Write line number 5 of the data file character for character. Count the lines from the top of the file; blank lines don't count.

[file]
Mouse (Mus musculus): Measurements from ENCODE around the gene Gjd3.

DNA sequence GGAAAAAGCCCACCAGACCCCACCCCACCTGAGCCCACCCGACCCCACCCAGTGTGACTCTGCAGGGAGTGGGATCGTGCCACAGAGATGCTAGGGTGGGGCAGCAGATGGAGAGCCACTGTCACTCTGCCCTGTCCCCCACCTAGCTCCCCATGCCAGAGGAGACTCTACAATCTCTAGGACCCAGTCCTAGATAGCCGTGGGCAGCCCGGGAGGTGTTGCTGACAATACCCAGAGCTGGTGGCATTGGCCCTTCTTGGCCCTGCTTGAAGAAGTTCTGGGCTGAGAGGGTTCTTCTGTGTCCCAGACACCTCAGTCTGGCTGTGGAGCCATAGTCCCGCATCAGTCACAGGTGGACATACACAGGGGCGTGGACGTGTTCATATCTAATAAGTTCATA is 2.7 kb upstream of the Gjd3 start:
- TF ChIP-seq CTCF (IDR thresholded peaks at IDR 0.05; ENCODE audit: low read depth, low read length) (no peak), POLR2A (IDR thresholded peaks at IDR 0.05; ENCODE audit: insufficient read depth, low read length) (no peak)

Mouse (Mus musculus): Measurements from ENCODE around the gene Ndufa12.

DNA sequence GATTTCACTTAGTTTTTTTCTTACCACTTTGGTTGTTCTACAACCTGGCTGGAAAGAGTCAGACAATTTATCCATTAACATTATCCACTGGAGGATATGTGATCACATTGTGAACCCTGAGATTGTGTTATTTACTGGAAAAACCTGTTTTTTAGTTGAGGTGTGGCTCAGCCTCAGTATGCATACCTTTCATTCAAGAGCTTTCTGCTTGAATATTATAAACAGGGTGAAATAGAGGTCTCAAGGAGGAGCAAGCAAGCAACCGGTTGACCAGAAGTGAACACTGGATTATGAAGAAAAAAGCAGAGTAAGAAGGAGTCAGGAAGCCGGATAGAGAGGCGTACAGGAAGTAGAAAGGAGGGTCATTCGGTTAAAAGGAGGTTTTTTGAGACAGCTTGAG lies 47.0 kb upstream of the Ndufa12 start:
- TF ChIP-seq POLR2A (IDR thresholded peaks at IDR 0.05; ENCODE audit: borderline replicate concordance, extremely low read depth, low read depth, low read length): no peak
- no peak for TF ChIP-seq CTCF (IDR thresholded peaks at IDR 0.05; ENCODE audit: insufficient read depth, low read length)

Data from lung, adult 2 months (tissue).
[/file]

DNA sequence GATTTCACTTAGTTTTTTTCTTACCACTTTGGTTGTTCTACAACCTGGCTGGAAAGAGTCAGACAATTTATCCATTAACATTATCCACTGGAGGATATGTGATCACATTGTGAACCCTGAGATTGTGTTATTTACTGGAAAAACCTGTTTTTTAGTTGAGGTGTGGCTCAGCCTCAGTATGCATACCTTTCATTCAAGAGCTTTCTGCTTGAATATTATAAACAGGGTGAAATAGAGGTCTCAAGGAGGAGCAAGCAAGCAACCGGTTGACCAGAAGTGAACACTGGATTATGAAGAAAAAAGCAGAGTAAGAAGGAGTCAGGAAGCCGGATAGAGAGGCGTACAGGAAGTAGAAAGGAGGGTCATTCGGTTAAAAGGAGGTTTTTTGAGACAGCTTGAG lies 47.0 kb upstream of the Ndufa12 start: